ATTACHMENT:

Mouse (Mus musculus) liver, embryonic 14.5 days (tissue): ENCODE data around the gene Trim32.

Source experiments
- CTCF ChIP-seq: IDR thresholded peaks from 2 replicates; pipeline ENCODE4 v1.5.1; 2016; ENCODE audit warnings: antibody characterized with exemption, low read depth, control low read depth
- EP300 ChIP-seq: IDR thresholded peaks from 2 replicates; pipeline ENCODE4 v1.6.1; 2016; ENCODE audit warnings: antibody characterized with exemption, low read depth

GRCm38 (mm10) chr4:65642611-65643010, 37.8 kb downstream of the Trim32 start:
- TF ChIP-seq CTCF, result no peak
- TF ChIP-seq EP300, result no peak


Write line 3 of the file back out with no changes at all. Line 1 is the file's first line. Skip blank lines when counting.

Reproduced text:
- CTCF ChIP-seq: IDR thresholded peaks from 2 replicates; pipeline ENCODE4 v1.5.1; 2016; ENCODE audit warnings: antibody characterized with exemption, low read depth, control low read depth